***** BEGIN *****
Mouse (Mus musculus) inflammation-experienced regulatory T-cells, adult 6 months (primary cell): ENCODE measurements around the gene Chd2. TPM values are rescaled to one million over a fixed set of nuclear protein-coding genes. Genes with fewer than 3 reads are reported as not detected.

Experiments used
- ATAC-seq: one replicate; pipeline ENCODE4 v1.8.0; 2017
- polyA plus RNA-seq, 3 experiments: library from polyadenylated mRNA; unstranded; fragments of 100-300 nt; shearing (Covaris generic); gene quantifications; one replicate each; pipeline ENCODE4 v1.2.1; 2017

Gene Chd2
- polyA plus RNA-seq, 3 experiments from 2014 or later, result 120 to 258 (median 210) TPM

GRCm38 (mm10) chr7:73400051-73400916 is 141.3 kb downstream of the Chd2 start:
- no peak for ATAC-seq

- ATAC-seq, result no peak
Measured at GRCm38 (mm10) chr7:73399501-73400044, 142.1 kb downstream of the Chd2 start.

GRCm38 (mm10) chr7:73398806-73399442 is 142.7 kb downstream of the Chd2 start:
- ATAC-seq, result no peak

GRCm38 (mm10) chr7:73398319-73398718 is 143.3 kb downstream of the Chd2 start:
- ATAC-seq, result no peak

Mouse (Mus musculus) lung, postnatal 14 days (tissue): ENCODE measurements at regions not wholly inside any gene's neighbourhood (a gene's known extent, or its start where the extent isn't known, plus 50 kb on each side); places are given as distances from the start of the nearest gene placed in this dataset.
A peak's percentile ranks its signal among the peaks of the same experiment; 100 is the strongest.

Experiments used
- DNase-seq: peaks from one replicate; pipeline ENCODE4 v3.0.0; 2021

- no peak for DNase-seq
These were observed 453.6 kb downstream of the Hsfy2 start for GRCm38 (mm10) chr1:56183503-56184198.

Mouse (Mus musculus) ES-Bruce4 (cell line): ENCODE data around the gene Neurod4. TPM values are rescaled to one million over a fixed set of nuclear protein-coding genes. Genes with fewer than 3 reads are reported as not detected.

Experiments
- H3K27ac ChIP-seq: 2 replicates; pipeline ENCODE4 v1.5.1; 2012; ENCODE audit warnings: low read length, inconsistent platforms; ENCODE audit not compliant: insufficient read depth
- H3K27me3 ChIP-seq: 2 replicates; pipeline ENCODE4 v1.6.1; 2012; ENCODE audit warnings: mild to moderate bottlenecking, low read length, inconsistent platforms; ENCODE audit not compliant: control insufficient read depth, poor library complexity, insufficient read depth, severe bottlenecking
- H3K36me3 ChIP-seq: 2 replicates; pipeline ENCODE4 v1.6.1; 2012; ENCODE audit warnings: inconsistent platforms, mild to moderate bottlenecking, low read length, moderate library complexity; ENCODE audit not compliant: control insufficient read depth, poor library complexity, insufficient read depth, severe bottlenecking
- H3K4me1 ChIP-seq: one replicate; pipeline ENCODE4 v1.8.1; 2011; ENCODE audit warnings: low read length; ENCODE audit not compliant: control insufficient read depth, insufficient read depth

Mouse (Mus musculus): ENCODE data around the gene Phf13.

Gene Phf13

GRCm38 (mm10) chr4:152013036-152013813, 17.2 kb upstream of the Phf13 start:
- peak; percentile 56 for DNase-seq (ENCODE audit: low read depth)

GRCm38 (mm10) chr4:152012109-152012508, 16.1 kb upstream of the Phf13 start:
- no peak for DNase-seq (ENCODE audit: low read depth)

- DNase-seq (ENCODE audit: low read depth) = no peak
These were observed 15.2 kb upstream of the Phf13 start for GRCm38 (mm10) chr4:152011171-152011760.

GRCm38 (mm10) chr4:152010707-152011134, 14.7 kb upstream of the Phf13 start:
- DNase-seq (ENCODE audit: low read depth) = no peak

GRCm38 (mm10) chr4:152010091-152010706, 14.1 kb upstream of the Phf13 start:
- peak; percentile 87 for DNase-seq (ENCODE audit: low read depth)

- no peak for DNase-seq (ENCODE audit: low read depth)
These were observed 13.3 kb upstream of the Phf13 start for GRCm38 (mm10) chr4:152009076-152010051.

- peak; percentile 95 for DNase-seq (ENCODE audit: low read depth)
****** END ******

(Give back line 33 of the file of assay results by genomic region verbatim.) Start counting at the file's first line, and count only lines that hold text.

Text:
- DNase-seq (ENCODE audit: low read depth) = no peak